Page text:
News for Nerds - November 9, 2012
- 11/9/2012 |
- 10:00 am
Welcome back to News for Nerds! This week we demystify the feeling of love at first sight, we give you a couple very good reasons to sit up straight and fix that bad posture, and we take a look at yet another robot video at the request of my longtime friend and coworker, Jane London. But first: zero gravity!
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There's been an influx of space-related stories in News for Nerds over the past few months, and with good reason -- the growing commercial space-flight capabilities of companies like SpaceX, the end of NASA's shuttle program, and even the American astronaut who competed in a triathlon while aboard the International Space Station -- these are all good stories.
One of the most misunderstood elements of human space travel, however, is the concept of zero gravity. Sure, we see videos of astronauts floating around weightlessly, and it looks like fun. But is it? Astronaut Scott Kelly once noted that when living in zero gravity, two things are easier: carrying heavy items, and fitting into small spaces. But everything else, he says, is more difficult.
Among those tough tasks? Everyday things that we take for granted here on Earth, like tying your shoes. "You have to learn to hold yourself down while you use both hands and one foot to tie that shoe," said NASA alum Clay Anderson.
Also tricky? Going to the bathroom. "You never really appreciate gravity until you think about going to the bathroom without it," said astronaut Dan Tani. "Trust me, there are times when I really could use some gravity." Eww.
Eating and drinking can also be a problem. But if you're worried about how those poor space explorers manage to get their morning coffee, fear not. Astronaut Don Pettit has solved that particular problem:
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I'm sure I speak for everyone when I say that that, when it comes to romance, there's really only one phrase that immediately comes to mind: medial prefrontal cortex.
Researchers in Ireland have determined that this part of your brain plays a huge role in romantic decision-making -- including the snap judgments we make about who is, or is not, attractive.
Scientists at Trinity College Dublin conducted a study where 78 women and 73 men participated in a real-life speed-dating event. Prior to the event, all the participants looked briefly at photos of the people they were about to meet, and rated them on a scale of 1 to 4. Furthermore, 39 of those participants had functional MRI scans of their brains while they looked at the photos...
...and it turns out that people are pretty good at making quick determinations about who they will find most attractive. Sixty-three percent of the time, the initial, photo-based ratings were backed up by the real-life impressions they made after the five-minute speed date.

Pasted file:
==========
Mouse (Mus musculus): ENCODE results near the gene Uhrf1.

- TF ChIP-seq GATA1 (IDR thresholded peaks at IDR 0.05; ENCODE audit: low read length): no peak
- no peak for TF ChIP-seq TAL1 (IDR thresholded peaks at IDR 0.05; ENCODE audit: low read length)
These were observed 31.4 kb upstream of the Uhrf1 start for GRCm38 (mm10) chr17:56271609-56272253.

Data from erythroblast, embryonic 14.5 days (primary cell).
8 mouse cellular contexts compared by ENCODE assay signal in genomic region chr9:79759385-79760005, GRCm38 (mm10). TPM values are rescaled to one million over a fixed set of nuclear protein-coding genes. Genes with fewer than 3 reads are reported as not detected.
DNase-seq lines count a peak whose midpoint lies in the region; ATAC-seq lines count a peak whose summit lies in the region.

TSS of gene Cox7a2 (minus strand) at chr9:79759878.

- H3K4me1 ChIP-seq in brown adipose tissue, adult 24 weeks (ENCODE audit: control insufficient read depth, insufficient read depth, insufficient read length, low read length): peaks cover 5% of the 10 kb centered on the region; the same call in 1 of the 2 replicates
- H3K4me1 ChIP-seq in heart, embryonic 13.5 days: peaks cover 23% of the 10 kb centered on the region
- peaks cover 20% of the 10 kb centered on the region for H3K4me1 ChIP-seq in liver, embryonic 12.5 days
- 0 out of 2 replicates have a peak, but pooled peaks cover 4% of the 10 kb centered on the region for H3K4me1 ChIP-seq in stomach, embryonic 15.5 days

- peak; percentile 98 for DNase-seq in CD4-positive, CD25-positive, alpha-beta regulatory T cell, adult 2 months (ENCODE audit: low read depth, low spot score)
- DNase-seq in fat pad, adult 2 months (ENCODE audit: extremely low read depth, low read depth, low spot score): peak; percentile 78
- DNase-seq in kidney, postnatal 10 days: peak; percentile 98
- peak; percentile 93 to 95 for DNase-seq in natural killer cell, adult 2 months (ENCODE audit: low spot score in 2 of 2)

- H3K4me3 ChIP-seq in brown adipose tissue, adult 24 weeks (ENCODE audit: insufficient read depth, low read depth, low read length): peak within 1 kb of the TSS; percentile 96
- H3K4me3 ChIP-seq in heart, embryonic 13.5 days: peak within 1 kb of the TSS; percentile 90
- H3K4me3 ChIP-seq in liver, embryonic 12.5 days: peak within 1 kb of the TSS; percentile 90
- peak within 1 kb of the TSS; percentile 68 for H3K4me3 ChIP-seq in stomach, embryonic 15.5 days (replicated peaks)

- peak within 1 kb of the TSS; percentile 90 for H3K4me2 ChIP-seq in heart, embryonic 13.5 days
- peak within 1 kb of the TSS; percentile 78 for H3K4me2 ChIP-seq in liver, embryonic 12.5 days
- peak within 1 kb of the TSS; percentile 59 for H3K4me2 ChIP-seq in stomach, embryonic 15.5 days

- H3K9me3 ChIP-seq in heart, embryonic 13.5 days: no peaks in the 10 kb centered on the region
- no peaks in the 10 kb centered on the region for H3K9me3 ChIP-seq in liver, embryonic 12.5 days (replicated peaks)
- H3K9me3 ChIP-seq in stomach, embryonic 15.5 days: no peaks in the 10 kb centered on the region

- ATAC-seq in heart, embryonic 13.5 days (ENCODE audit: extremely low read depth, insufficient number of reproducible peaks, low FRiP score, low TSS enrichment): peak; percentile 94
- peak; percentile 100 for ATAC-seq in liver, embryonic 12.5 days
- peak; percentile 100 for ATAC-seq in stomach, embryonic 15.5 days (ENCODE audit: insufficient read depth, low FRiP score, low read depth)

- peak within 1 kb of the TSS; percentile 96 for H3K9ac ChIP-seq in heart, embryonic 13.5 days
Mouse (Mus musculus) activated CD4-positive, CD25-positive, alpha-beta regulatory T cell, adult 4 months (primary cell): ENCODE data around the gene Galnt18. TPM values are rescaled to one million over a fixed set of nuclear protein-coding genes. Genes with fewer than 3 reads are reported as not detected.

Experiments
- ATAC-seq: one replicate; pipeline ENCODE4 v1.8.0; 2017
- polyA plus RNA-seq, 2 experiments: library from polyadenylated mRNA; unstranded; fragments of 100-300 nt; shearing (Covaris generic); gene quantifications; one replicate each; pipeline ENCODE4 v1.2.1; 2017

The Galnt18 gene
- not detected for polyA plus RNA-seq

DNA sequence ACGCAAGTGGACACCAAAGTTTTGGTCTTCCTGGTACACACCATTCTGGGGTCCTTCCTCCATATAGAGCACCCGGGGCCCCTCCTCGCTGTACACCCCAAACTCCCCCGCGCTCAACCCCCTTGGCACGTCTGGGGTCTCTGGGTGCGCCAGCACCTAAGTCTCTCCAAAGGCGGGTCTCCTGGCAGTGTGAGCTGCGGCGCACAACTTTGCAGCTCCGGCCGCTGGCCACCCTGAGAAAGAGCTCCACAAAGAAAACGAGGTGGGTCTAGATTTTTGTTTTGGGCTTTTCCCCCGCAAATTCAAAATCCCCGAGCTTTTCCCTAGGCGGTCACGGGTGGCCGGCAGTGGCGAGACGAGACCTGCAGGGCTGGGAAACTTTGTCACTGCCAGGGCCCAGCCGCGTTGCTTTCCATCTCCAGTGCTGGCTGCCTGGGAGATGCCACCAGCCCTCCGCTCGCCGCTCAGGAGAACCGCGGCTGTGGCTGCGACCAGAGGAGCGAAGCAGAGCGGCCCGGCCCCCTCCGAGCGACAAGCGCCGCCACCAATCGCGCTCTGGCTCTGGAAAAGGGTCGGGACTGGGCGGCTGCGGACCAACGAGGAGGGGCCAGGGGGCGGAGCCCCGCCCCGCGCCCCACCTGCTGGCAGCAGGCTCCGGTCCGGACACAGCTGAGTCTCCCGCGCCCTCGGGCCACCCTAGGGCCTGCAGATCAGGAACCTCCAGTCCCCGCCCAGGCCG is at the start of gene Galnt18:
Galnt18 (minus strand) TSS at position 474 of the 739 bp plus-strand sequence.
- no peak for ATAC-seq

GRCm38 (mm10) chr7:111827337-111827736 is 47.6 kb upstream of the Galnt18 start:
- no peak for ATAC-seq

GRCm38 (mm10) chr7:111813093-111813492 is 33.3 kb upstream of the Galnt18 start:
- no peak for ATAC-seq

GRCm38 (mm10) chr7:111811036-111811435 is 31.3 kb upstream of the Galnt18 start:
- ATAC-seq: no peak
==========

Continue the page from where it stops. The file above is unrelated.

Based on the fMRI data, we now know that this has a lot to do with that romantic brain region, the medial prefrontal cortex. In particular, there were two areas in that part of the brain that came into play: the paracingulate cortex, which buzzed with increased activity when people saw photographs of people they would later agree to date; and the ventromedial prefrontal cortex, which became active when people looked at pictures that they (and others) rated as attractive.
Given all that we're learning about the role that the brain plays in our romantic lives, maybe musicians will eventually decide to stop singing so much about the heart, and start penning lyrics about our more important romantic organ -- the brain -- instead.
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As you read this post, are you sitting in a chair? How's your posture? Are you slouching?
If so, knock it off. New research shows that slouching actually saps your energy and makes you feel kinda sad.
This comes from a study out of San Francisco State University. According to the report, researchers asked volunteers to either skip down a hallway, or to walk down that hallway in a slouched position. What they found was that the people who skipped later reported elevated mood and energy levels, while those who skulked reported increased feelings of depression and a lack of energy.
Now, this doesn't exactly seem like hard science. It's probably fair to question the methodology and all of the control variables involved in a study like this.
But then again, does it seem so far fetched that good posture can make you feel better? Not really. Psychologists and new-age gurus have been telling us for decades that our bodies and our minds are inextricably linked. So take a minute to sit up straight, hold your head up high, and project a little confidence. It might make you feel a little better... but if nothing else, it will probably please your mother.
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And finally, completely free of context and without any explanation whatsoever, here is some video of a robot playing ping pong. Yay, science!
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That's all for now! I'll be back with more News for Nerds next week, but be sure to follow me on Facebook and Twitter, and to sign up for the free e-Newsletter so that you can properly get your nerd on every single month! And please send any juicy News for Nerds tips to me right here!